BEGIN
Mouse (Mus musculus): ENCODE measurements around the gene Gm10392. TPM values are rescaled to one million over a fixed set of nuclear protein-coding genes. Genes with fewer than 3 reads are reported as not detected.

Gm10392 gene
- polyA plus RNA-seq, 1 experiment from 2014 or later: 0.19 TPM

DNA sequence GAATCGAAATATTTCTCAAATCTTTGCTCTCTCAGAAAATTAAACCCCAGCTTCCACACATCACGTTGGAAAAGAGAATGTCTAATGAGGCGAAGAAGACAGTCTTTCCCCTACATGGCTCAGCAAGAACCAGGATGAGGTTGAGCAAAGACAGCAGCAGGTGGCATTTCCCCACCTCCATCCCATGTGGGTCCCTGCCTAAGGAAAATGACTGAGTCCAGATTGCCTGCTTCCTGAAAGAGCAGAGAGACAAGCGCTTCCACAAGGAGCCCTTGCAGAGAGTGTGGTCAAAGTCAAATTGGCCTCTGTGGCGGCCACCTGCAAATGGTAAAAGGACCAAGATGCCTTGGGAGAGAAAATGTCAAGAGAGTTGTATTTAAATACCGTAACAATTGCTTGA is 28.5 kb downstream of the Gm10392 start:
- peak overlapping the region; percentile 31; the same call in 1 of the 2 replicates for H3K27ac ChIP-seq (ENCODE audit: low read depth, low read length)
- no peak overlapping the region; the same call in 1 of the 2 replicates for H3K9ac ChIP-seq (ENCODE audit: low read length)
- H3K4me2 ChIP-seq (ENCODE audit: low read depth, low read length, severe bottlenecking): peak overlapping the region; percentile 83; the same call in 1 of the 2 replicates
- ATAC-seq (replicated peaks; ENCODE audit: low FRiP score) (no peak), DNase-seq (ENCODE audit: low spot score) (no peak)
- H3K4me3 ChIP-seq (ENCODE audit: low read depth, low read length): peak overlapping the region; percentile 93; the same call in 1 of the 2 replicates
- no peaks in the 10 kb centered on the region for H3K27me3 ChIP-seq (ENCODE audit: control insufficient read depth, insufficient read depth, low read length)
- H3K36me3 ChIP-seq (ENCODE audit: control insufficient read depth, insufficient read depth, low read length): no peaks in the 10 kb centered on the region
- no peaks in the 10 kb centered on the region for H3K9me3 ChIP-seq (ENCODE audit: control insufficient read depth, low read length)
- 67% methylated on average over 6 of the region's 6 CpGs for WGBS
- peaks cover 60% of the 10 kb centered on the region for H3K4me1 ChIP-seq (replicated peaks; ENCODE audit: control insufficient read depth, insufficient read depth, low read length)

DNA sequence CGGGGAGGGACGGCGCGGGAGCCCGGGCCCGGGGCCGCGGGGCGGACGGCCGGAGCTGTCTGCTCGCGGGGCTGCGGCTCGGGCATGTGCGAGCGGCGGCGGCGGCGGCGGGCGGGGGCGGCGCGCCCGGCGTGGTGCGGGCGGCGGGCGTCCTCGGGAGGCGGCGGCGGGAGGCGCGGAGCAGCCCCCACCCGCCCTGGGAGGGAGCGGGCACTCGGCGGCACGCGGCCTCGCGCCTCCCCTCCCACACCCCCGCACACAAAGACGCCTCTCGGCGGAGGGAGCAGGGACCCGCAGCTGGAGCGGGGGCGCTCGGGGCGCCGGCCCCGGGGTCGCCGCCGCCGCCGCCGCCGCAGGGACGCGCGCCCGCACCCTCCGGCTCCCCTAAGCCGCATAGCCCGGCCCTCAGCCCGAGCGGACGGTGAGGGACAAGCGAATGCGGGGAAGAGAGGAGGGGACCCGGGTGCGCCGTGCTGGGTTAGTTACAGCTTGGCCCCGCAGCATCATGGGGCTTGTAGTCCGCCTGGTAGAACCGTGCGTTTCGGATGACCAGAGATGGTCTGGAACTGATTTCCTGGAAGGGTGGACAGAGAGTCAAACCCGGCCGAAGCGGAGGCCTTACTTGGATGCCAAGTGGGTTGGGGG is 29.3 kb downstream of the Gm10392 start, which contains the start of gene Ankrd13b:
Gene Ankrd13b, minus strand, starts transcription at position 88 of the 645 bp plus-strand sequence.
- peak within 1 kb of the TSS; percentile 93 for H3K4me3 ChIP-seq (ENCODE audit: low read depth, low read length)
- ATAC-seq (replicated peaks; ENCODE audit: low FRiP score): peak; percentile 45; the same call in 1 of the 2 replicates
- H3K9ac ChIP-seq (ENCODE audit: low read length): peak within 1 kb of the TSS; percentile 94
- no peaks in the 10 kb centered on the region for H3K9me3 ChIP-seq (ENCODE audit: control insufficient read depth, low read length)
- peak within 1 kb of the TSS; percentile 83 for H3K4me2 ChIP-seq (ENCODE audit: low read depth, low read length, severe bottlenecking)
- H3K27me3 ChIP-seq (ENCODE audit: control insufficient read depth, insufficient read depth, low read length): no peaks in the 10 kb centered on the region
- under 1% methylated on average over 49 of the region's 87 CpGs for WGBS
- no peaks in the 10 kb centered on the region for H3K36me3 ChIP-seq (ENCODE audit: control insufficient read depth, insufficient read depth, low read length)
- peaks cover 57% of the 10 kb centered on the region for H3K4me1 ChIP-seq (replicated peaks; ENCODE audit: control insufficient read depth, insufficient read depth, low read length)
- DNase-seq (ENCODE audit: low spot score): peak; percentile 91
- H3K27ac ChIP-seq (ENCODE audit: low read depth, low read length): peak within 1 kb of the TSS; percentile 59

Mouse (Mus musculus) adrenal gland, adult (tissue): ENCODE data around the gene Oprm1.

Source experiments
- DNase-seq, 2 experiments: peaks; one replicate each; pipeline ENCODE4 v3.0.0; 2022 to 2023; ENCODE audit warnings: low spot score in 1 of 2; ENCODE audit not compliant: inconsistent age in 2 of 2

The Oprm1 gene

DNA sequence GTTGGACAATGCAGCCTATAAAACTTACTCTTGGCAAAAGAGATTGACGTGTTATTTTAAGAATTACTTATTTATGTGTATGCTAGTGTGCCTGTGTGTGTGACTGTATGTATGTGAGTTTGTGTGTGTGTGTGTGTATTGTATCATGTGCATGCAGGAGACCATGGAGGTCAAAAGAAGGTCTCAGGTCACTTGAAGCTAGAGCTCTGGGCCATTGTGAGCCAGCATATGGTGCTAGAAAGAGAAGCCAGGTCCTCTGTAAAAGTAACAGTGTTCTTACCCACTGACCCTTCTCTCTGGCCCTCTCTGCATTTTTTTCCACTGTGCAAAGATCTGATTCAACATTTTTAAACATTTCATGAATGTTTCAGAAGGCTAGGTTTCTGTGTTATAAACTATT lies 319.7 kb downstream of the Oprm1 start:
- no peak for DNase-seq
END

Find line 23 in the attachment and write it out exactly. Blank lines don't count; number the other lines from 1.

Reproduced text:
- under 1% methylated on average over 49 of the region's 87 CpGs for WGBS